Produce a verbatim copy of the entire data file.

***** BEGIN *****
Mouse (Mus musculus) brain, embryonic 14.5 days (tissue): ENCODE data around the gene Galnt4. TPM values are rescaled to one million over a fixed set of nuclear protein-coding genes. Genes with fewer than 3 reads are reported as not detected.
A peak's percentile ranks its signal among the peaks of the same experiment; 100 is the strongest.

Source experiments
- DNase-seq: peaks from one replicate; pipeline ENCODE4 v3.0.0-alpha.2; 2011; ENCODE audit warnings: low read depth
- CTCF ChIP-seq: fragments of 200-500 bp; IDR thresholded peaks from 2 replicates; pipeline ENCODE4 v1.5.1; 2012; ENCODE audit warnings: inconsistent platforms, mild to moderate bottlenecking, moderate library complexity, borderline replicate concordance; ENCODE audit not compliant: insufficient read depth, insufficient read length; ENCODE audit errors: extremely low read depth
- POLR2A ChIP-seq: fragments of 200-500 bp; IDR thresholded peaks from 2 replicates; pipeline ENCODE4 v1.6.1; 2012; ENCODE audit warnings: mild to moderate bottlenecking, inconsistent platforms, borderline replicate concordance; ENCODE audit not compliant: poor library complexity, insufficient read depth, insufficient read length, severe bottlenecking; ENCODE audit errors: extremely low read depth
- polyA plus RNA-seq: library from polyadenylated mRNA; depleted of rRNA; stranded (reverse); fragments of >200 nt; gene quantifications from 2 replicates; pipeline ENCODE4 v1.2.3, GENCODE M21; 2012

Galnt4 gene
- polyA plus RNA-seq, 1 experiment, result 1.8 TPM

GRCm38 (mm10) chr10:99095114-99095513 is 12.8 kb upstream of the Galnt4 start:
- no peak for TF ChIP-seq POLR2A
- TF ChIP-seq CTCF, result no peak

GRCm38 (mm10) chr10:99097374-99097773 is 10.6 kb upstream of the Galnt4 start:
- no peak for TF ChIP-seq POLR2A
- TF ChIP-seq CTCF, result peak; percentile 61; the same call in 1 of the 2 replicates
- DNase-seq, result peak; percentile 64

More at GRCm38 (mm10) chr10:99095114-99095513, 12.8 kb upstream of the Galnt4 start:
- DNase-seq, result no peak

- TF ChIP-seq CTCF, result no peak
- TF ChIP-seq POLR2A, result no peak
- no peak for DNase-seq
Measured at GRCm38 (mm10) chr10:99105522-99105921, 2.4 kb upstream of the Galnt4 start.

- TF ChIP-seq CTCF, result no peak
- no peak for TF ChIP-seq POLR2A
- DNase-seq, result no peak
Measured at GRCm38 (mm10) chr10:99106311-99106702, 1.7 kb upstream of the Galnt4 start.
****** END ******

Mouse (Mus musculus) brain, embryonic 14.5 days (tissue): ENCODE data around the gene Galnt4. TPM values are rescaled to one million over a fixed set of nuclear protein-coding genes. Genes with fewer than 3 reads are reported as not detected.
A peak's percentile ranks its signal among the peaks of the same experiment; 100 is the strongest.

Source experiments
- DNase-seq: peaks from one replicate; pipeline ENCODE4 v3.0.0-alpha.2; 2011; ENCODE audit warnings: low read depth
- CTCF ChIP-seq: fragments of 200-500 bp; IDR thresholded peaks from 2 replicates; pipeline ENCODE4 v1.5.1; 2012; ENCODE audit warnings: inconsistent platforms, mild to moderate bottlenecking, moderate library complexity, borderline replicate concordance; ENCODE audit not compliant: insufficient read depth, insufficient read length; ENCODE audit errors: extremely low read depth
- POLR2A ChIP-seq: fragments of 200-500 bp; IDR thresholded peaks from 2 replicates; pipeline ENCODE4 v1.6.1; 2012; ENCODE audit warnings: mild to moderate bottlenecking, inconsistent platforms, borderline replicate concordance; ENCODE audit not compliant: poor library complexity, insufficient read depth, insufficient read length, severe bottlenecking; ENCODE audit errors: extremely low read depth
- polyA plus RNA-seq: library from polyadenylated mRNA; depleted of rRNA; stranded (reverse); fragments of >200 nt; gene quantifications from 2 replicates; pipeline ENCODE4 v1.2.3, GENCODE M21; 2012

Galnt4 gene
- polyA plus RNA-seq, 1 experiment, result 1.8 TPM

GRCm38 (mm10) chr10:99095114-99095513 is 12.8 kb upstream of the Galnt4 start:
- no peak for TF ChIP-seq POLR2A
- TF ChIP-seq CTCF, result no peak

GRCm38 (mm10) chr10:99097374-99097773 is 10.6 kb upstream of the Galnt4 start:
- no peak for TF ChIP-seq POLR2A
- TF ChIP-seq CTCF, result peak; percentile 61; the same call in 1 of the 2 replicates
- DNase-seq, result peak; percentile 64

More at GRCm38 (mm10) chr10:99095114-99095513, 12.8 kb upstream of the Galnt4 start:
- DNase-seq, result no peak

- TF ChIP-seq CTCF, result no peak
- TF ChIP-seq POLR2A, result no peak
- no peak for DNase-seq
Measured at GRCm38 (mm10) chr10:99105522-99105921, 2.4 kb upstream of the Galnt4 start.

- TF ChIP-seq CTCF, result no peak
- no peak for TF ChIP-seq POLR2A
- DNase-seq, result no peak
Measured at GRCm38 (mm10) chr10:99106311-99106702, 1.7 kb upstream of the Galnt4 start.